This morning I awoke to the sad news that Greek director Theo Angelopoulos had succumbed to a head injury sustained in a collision with a motorcyclist in Athens, near the port of Pyraeus. He was in the middle of shooting his latest feature, The Other Sea—was is to be shown at the next Cannes Festival? I’m waiting to hear back from them.
This biker, an off-duty police officer, should have a lot on his conscience: he’s just offed one of cinema’s most enduring lyricists (he’s been making movies for forty years) and one of Greek’s most visible and adored artists internationally. The biker was also injured and hospitalized during the accident.
Angelopoulos’s movies were usually reserved for the arthouse fans, due to their distribution schemes, and the long, grandly (almost ethereal) pace along which actions, beats and characters traveled. I myself saw a couple of his films and was never won over because of their utmost existentialist signature (meaning of life, etc) and their slowness but this morning I will take a trip to the Cinemathèque Française and fill in the blanks in my own personal Angelopoulos library.
In 1998 Angelopoulos won the prestigious Palme D’Or for Eternity and a Day and the Cannes Grand Jury Prize for Ulysse’s Gaze in 1995. And while winning in Cannes only rarely secures commercial success for a film, for more than forty years Angelopoulos has enjoyed world-class filmmaker status on a par with Bergman, Nanni Moretti, Michael Haneke or David Cronenberg. He enjoyed favorite-son status on every European festival dais, from Berlin to Venice and Cannes.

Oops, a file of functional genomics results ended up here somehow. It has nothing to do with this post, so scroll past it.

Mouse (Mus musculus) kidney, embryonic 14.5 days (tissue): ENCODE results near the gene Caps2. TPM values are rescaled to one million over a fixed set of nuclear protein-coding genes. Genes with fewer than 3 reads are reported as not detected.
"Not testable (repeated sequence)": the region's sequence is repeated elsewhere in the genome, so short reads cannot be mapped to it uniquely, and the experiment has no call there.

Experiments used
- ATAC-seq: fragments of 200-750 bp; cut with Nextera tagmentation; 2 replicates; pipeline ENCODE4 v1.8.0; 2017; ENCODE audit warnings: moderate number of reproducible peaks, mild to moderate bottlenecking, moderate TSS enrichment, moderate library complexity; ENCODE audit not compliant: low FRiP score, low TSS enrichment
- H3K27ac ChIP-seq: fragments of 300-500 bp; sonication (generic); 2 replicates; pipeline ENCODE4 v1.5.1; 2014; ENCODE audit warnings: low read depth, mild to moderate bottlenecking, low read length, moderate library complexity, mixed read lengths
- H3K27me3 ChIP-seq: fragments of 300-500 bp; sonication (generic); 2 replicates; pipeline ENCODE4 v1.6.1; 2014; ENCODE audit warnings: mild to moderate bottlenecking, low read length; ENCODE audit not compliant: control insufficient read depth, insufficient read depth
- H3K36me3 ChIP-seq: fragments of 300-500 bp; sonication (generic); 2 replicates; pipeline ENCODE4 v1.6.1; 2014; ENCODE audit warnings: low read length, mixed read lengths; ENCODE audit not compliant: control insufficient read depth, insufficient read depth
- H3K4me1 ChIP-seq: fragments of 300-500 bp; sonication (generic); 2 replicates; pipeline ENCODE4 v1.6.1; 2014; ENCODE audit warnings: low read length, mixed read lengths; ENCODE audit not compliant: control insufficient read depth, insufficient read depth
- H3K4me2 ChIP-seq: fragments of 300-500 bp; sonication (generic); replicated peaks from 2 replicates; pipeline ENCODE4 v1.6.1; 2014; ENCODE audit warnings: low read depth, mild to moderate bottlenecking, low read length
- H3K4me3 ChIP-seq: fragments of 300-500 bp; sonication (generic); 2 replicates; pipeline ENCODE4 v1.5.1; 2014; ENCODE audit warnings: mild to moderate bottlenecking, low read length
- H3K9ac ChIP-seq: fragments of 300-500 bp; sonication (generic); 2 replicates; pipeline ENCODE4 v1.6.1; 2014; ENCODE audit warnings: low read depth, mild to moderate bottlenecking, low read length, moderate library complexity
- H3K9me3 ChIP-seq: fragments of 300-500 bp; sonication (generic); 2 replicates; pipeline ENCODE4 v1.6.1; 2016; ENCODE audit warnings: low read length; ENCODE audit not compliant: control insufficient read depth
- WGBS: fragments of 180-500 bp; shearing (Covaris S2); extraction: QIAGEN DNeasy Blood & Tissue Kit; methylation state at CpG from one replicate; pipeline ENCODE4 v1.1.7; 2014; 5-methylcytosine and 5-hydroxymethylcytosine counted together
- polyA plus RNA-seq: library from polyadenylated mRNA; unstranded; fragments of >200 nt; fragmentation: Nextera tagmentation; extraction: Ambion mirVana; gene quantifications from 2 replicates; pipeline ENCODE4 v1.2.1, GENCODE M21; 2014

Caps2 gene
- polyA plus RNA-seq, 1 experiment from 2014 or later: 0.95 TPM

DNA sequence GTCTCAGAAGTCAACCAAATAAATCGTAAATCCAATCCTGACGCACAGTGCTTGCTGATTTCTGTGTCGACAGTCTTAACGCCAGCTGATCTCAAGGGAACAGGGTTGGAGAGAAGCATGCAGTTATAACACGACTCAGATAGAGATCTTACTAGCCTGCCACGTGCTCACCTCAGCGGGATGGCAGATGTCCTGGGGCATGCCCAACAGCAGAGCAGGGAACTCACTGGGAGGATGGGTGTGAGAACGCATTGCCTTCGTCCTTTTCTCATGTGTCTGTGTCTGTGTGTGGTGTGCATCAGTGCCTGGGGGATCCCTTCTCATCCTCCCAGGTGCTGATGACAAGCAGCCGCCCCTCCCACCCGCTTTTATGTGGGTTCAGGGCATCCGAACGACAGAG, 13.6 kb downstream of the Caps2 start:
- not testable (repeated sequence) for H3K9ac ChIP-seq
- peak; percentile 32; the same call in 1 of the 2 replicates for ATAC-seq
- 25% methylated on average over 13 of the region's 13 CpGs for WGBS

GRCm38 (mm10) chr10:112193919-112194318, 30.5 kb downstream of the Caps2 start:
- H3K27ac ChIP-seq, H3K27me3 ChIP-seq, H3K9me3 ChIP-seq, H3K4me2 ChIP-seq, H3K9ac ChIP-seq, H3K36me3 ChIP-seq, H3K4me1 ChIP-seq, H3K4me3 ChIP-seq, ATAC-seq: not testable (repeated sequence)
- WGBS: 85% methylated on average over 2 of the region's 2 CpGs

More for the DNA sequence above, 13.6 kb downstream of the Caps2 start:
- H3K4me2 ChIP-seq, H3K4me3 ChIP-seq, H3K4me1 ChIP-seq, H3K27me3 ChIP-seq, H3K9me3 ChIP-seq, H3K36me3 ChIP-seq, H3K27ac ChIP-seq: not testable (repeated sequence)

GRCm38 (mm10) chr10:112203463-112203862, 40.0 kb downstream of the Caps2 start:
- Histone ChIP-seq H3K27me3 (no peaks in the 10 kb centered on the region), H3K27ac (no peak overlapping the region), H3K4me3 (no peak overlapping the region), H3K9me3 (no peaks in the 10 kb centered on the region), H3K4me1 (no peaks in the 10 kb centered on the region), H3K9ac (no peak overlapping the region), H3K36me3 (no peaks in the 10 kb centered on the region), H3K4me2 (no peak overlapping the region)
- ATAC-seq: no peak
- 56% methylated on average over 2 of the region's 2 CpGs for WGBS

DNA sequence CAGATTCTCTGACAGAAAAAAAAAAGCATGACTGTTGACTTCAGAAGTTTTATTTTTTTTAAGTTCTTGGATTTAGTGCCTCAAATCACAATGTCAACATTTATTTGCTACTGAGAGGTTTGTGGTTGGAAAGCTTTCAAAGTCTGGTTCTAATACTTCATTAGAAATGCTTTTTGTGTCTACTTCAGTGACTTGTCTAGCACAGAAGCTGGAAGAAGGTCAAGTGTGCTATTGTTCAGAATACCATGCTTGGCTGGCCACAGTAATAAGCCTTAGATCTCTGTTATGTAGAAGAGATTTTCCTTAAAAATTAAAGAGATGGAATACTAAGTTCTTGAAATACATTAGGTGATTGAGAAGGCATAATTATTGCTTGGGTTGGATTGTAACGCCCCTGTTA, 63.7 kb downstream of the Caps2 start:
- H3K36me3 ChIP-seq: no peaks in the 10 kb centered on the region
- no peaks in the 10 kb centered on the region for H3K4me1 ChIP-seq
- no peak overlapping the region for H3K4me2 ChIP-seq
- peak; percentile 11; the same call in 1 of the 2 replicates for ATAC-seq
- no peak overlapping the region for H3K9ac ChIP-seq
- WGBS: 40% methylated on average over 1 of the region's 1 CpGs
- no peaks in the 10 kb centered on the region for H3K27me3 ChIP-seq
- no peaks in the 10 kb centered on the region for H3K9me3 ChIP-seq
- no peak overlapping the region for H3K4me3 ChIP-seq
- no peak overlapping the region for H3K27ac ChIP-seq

The issues that he concerned himself with the most in his cinematic output were his own country’s standing, in the world, and in the heart of other Greeks. Other films have been about the passage into a new century and the loss of reference points that ensues. In 1998’s Eternity And a Day, an elderly writer who learns that he’s contracted an illness takes in a young homeless Albanian boy and through him attempts to find love and the meaning of life.
It remains to be seen what will happen to the film that Angelopoulos was working when the accident occurred. How far along were they with the shooting? To be determined.
Below, a clip from Angelopoulos’s 2004 The Weeping Meadow.
“It remains to be seen what will happen to the film that Angelopoulos was working when the accident occurred. How far along were they with the shooting? To be determined”. To me, it’s a very interesting question : what are the producers going to do with these shooting material ? …. BYE BYE Angelopoulos !! (snif)